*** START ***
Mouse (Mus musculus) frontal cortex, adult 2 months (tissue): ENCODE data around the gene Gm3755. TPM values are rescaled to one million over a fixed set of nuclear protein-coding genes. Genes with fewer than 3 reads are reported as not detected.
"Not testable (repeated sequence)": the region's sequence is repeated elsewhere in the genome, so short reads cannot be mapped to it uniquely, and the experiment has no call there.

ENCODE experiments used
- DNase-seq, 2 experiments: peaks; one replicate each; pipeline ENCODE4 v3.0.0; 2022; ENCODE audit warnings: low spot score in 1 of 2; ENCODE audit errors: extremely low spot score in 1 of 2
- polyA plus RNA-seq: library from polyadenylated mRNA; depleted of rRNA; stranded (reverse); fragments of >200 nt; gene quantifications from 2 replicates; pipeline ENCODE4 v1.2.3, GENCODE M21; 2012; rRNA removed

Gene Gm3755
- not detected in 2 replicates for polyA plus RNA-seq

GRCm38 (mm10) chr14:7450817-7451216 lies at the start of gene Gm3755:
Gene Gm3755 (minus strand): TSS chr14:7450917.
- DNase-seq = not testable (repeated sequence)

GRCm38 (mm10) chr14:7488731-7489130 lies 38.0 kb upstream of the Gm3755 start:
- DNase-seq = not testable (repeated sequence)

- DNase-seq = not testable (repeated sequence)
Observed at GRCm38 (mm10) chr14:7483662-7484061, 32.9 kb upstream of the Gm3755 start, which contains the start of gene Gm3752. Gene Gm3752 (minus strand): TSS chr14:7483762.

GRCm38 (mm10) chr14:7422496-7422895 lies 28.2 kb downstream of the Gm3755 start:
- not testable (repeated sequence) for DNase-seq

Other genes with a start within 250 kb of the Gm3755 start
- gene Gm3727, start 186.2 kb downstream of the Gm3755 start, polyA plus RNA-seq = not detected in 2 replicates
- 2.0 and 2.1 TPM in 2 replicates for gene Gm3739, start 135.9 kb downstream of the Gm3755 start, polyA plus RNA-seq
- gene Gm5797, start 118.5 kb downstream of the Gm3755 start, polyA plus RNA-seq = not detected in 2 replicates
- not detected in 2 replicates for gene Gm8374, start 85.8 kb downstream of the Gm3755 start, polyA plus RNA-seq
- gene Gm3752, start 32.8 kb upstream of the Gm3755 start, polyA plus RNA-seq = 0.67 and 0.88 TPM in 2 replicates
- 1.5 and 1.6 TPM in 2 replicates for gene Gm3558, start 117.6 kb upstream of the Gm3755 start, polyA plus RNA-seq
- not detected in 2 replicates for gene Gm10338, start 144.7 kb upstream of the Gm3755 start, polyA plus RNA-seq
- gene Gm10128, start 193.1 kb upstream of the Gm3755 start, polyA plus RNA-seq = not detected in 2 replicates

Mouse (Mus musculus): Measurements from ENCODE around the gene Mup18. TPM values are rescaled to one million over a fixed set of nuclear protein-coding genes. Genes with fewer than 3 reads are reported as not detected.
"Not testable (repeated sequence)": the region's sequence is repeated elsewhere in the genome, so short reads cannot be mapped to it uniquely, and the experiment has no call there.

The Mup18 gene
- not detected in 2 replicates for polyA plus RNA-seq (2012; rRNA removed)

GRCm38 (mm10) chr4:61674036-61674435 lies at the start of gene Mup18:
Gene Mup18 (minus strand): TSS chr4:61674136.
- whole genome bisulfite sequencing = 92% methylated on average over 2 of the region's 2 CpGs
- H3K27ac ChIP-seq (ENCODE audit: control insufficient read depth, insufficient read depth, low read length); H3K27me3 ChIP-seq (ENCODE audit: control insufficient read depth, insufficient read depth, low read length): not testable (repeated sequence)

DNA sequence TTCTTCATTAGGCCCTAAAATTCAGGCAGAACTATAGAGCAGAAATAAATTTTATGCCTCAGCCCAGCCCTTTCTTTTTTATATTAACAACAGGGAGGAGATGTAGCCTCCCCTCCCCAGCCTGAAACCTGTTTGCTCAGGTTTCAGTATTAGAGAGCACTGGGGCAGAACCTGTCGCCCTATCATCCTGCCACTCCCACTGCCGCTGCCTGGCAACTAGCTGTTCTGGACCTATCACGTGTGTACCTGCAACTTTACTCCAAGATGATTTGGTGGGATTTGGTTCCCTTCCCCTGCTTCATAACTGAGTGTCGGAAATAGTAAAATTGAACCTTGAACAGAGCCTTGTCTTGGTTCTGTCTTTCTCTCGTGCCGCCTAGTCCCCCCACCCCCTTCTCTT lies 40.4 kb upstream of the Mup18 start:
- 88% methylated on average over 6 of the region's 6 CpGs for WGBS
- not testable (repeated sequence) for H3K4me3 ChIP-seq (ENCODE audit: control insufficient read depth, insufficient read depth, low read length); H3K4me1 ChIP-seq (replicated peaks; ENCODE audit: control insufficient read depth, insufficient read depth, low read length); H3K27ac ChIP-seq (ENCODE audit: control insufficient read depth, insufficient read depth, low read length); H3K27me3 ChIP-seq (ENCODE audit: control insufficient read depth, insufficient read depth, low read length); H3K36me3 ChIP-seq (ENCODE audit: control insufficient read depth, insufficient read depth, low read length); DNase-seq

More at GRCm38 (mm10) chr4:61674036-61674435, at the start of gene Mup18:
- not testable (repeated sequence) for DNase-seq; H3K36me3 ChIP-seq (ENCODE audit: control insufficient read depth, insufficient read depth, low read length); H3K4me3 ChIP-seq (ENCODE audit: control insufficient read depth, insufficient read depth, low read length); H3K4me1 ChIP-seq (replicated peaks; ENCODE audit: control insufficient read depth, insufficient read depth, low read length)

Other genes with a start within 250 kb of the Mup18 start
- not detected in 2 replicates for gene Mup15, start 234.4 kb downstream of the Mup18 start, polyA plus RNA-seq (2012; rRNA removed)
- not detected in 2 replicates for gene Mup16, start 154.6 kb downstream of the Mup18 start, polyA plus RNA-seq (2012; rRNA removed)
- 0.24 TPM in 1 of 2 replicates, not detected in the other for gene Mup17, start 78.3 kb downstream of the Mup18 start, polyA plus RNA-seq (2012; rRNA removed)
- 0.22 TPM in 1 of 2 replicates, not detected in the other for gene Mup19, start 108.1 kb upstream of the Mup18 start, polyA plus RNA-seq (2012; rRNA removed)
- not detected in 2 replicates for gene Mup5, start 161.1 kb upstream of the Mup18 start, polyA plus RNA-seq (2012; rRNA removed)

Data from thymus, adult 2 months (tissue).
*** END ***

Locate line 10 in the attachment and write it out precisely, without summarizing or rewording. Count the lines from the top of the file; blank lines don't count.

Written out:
- DNase-seq = not testable (repeated sequence)